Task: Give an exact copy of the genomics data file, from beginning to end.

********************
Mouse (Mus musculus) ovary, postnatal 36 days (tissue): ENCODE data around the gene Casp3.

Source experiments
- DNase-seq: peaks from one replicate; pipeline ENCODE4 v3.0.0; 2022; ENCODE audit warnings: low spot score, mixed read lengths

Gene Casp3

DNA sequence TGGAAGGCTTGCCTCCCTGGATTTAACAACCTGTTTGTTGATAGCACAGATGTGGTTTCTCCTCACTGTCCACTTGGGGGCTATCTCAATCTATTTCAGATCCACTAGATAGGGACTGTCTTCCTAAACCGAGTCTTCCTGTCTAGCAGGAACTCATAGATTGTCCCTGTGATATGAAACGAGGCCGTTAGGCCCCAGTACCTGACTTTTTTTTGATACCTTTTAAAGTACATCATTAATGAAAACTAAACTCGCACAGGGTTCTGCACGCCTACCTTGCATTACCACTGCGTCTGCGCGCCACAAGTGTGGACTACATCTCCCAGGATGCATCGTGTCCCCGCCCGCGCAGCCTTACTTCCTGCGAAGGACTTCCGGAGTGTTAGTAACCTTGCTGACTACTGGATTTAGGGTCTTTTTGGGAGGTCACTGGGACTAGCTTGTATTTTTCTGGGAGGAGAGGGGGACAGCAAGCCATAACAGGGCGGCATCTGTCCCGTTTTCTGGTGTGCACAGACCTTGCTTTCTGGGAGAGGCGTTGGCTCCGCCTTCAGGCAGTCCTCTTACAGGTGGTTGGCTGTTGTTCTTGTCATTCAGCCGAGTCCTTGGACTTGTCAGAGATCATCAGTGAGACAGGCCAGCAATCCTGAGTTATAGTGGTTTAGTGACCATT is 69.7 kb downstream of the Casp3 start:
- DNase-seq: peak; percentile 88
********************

Mouse (Mus musculus) ovary, postnatal 36 days (tissue): ENCODE data around the gene Casp3.

Source experiments
- DNase-seq: peaks from one replicate; pipeline ENCODE4 v3.0.0; 2022; ENCODE audit warnings: low spot score, mixed read lengths

Gene Casp3

DNA sequence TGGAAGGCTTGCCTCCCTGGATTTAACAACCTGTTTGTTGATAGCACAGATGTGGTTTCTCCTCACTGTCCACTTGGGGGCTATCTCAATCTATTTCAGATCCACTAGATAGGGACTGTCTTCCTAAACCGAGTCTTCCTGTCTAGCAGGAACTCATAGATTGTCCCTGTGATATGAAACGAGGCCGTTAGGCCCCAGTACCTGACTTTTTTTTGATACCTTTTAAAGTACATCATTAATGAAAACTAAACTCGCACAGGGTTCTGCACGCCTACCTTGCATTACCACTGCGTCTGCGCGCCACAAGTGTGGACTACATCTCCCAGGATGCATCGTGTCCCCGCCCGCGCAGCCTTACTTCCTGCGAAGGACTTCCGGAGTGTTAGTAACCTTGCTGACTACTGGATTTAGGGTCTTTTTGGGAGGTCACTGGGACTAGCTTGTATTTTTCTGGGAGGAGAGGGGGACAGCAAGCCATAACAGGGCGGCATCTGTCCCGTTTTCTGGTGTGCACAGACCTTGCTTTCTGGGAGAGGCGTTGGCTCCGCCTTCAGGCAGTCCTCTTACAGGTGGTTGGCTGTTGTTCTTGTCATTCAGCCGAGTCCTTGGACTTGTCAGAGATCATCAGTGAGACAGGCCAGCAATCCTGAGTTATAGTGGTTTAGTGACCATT is 69.7 kb downstream of the Casp3 start:
- DNase-seq: peak; percentile 88